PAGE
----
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You know how sometimes you just need a hug? Well in addition to the feel-good vibes they give us, it turns out that humans have a biological need for touch—especially babies.


A recent study looked at the effects of touch on 125 premature and full-term babies. Specifically, the researchers were interested in the ways that the babies’ brains responded to different types of touch. They found that, in general, premature babies’ brains responded less to gentle touch than full-term babies—in other their words, their brains were not as stimulated by touch as full-term babies. However, the premature babies that received a lot of gentle touch from their parents and caregivers responded much more to touch moving forward. And this translates into health benefits for the babies as they grow—less risk for infection, less crying and better breathing, to name a few.

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So what does this mean for you and your sweet baby? Permission to snuggle as much as you can.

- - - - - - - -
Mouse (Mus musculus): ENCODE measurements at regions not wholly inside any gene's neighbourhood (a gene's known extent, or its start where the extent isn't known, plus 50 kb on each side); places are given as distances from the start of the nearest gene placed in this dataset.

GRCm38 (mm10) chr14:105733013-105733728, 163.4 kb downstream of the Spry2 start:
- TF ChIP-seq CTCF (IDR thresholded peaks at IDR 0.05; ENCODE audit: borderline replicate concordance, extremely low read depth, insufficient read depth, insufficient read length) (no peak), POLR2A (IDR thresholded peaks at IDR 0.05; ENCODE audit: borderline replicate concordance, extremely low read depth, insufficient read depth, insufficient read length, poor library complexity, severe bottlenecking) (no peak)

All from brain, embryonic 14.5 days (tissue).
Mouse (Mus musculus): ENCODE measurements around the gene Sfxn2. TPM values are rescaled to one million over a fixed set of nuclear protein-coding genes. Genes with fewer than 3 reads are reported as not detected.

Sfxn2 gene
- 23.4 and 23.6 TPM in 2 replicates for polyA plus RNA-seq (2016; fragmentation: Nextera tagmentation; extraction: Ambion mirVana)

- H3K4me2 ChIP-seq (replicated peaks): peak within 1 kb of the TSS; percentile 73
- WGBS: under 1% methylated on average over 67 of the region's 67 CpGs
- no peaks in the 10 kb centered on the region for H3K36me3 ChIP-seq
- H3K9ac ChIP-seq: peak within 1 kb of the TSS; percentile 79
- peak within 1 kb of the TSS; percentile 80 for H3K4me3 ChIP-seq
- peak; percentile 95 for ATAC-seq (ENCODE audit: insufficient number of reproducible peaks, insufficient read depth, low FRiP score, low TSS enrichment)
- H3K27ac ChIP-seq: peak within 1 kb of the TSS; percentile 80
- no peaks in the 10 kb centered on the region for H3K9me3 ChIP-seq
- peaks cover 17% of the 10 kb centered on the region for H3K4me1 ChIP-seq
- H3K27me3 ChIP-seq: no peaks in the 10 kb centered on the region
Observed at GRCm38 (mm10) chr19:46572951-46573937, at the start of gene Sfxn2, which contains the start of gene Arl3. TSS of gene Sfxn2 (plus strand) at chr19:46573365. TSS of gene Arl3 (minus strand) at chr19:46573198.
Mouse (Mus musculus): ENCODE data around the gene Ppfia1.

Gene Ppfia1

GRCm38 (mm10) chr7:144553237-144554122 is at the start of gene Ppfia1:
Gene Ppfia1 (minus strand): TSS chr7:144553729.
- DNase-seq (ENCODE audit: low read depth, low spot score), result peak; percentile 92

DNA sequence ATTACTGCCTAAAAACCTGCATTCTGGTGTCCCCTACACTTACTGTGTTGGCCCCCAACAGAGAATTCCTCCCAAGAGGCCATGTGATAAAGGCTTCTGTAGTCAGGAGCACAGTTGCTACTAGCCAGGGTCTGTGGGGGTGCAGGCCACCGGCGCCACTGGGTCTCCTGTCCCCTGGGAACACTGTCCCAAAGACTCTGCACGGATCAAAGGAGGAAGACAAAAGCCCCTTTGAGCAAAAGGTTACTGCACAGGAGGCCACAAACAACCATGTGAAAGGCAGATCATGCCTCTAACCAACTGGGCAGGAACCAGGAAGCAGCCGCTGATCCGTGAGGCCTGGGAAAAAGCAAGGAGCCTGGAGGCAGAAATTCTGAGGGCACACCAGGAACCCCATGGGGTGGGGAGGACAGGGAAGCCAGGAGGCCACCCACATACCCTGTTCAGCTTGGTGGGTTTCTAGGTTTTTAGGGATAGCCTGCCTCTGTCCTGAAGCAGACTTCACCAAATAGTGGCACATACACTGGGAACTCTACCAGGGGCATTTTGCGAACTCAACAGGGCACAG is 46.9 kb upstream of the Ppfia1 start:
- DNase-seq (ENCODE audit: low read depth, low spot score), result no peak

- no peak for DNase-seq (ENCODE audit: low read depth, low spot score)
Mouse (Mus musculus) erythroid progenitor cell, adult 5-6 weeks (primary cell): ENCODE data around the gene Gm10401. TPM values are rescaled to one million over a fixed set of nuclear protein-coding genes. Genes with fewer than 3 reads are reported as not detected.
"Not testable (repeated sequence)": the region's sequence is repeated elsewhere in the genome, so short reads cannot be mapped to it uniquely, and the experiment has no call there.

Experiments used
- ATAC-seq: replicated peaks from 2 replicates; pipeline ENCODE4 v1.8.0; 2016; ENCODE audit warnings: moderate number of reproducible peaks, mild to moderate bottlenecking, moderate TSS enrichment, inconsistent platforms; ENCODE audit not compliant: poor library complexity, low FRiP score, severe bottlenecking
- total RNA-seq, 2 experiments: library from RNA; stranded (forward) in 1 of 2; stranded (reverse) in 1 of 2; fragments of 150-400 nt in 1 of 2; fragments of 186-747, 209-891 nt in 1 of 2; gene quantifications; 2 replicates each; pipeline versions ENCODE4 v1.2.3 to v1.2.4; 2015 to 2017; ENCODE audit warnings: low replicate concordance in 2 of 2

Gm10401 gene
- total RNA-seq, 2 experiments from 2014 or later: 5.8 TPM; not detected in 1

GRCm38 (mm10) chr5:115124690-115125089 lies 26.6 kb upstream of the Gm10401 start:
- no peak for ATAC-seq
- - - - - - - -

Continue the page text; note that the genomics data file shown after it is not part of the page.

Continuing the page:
Having a premature baby who spends time in the NICU can be incredibly stressful— moms describe feeling nervous and powerless during their NICU journey. But this research proves just how powerful you really are. By simply being with your baby and touching them lightly in whatever way you can, you are providing tremendous benefits to your baby that will stay with them forever. You truly are a super hero, just by being you and showing your baby how much you love them.

If your baby goes to the NICU, you are absolutely allowed to ask to go visit them and even stay with them, often. Many NICU babies can still be breastfed (sometimes with the help of a few pieces of equipment). And more and more hospitals are becoming really supportive and encouraging of kangaroo care, where you “wear” you baby on your chest providing skin-to-skin touch for long periods of time.

So don’t be afraid to ask questions and speak-up about spending time with your baby. And NEVER doubt how amazing your love for you baby really is. You’ve got this, mama. And we’ve got your back.

Try this: Write down your name and those of your parents and then your children. Then locate each letter of each name on the keyboard and note if it is located on the left or right side (use T, G and B as the middle line).

There should be more left-side letters in yours and your parents' names and more right-side letters in each of your children's names. Weird, huh? That's what some scientists thought, too, so they set out to determine why and discovered a similar pattern across five languages.

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